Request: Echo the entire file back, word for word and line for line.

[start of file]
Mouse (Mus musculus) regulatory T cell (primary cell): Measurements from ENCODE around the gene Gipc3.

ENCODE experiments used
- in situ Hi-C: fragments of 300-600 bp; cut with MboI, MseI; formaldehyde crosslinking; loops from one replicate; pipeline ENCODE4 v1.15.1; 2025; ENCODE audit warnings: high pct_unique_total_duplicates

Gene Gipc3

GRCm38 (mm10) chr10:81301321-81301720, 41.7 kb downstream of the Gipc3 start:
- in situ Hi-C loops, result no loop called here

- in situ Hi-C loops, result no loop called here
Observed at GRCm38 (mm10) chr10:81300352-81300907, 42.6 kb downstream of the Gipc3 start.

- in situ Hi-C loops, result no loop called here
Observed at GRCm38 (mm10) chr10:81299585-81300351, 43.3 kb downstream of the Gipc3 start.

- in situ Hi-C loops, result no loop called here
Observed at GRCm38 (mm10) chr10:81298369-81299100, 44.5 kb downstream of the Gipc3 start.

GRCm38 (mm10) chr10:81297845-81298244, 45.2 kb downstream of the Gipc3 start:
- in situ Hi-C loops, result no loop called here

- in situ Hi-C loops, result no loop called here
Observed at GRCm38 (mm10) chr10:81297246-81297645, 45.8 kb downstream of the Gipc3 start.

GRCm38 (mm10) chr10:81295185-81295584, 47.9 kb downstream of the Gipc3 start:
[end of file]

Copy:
Mouse (Mus musculus) regulatory T cell (primary cell): Measurements from ENCODE around the gene Gipc3.

ENCODE experiments used
- in situ Hi-C: fragments of 300-600 bp; cut with MboI, MseI; formaldehyde crosslinking; loops from one replicate; pipeline ENCODE4 v1.15.1; 2025; ENCODE audit warnings: high pct_unique_total_duplicates

Gene Gipc3

GRCm38 (mm10) chr10:81301321-81301720, 41.7 kb downstream of the Gipc3 start:
- in situ Hi-C loops, result no loop called here

- in situ Hi-C loops, result no loop called here
Observed at GRCm38 (mm10) chr10:81300352-81300907, 42.6 kb downstream of the Gipc3 start.

- in situ Hi-C loops, result no loop called here
Observed at GRCm38 (mm10) chr10:81299585-81300351, 43.3 kb downstream of the Gipc3 start.

- in situ Hi-C loops, result no loop called here
Observed at GRCm38 (mm10) chr10:81298369-81299100, 44.5 kb downstream of the Gipc3 start.

GRCm38 (mm10) chr10:81297845-81298244, 45.2 kb downstream of the Gipc3 start:
- in situ Hi-C loops, result no loop called here

- in situ Hi-C loops, result no loop called here
Observed at GRCm38 (mm10) chr10:81297246-81297645, 45.8 kb downstream of the Gipc3 start.

GRCm38 (mm10) chr10:81295185-81295584, 47.9 kb downstream of the Gipc3 start: